The total cost of ad fraud is debatable: The WFA predict ad fraud will become the biggest market for organized crime by 2025, being worth $50 billion. For the shorter term TrafficGuard/Juniper sets it at $34 billion in 2019 and predicts that it will increase to $87 billion by 2022; most of this will be lost in the APAC region, with the current $19 billion set to rise to $56 billion.
Digital ad industry still lacks transparency
By 2019, the media supply chain has become too long, which makes advertisers waste way too much time and money. There are too many different agencies involved in the process of setting and managing each ad campaign, thus cutting the advertising budget almost in half. But is it really worth it?
Adello notices that ad fraud is taken more and more seriously into account. One indicator is, that big companies like Bayer have just recently announced that they would take all their programmatic advertising spendings in-house. Part of that approach is probably due to the increase in programmatic ad spendings and the overall trend of controlling digital processes inhouse. But the step also proves that this new development can be not only be a big money saver (Digidays states Bayer saved up to $10 million by taking programmatic in-house) and it will allow big companies to stay in control over their programmatic data outcome, which is quality over quantity.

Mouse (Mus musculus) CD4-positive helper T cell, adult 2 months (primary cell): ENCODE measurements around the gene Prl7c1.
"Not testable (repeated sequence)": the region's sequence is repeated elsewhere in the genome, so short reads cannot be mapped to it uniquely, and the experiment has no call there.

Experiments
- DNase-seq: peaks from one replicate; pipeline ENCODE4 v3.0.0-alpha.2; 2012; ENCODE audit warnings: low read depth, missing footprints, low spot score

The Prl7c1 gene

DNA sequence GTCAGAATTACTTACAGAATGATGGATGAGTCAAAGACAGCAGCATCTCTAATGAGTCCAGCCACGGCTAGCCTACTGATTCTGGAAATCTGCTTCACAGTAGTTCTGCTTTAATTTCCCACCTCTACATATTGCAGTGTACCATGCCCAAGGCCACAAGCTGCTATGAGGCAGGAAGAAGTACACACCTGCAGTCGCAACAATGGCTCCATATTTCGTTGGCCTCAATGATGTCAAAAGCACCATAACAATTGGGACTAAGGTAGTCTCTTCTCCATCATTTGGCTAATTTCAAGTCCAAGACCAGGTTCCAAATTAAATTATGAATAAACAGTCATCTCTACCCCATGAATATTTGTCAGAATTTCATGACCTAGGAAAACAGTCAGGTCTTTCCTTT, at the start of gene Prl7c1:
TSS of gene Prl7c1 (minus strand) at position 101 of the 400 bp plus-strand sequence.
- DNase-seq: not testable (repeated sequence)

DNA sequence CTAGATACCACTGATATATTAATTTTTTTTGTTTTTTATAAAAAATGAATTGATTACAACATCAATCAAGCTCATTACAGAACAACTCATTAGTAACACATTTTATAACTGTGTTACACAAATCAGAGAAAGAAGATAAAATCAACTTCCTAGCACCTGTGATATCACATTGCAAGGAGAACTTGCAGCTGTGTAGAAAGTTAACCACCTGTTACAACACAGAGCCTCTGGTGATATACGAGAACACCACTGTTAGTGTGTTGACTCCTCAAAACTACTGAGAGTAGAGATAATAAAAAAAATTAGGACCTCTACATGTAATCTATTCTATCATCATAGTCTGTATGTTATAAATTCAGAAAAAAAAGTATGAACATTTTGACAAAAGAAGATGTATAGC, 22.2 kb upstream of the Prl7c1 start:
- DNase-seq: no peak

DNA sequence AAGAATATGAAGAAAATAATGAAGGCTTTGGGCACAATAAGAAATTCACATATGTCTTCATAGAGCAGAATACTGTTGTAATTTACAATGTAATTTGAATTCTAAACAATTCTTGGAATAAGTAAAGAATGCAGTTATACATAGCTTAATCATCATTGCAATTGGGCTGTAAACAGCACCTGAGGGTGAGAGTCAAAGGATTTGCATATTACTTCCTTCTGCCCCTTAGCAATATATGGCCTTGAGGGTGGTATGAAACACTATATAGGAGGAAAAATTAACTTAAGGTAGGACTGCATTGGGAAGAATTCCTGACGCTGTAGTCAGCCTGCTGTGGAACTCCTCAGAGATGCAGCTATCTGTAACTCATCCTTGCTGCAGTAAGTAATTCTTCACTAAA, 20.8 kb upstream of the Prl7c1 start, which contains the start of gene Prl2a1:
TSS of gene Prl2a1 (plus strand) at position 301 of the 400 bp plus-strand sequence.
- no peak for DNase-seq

The reality is that digital ad supply chain players (excluding advertisers and usually DSPs) make a lot of money from fraudulent activity. The fight with ad fraud will cost them a significant part of their revenue. Becoming profitable with ad fraud, some publishers and exchanges can maliciously discourage digital ad networks or platforms from solving their problem. Clicks bring revenue regardless of whether they came from bots or actual people.
According to Interceptd’s 2019 Q1 Mobile Ad Fraud Report, even though device farming is still the most common fraud activity, the click spamming and click injections are also gaining momentum. Maybe the overall situation doesn’t look too bad and you might feel familiar with all the different types of fraud. Nevertheless, even knowing the specific ways fraudsters act, we cannot train a big protection army in the universities. Everything they would have learnt a year ago has become old and useless now.
“There is always an arms race between the bad guys and the good guys – they win and lose alternately”Mark Forster, Founder and CEO of Adello
It all brings us to the fact that fraudulent technologies do not stop improving. Every time we detect and beat digital ad fraud sources, it won’t be long until someone will come up with new ideas. Bad guys do not sleep, they develop new plans and rub their hands in anticipation of profit. Usually we can observe the dynamic of attacking each other one after the other as cyclical phenomenon.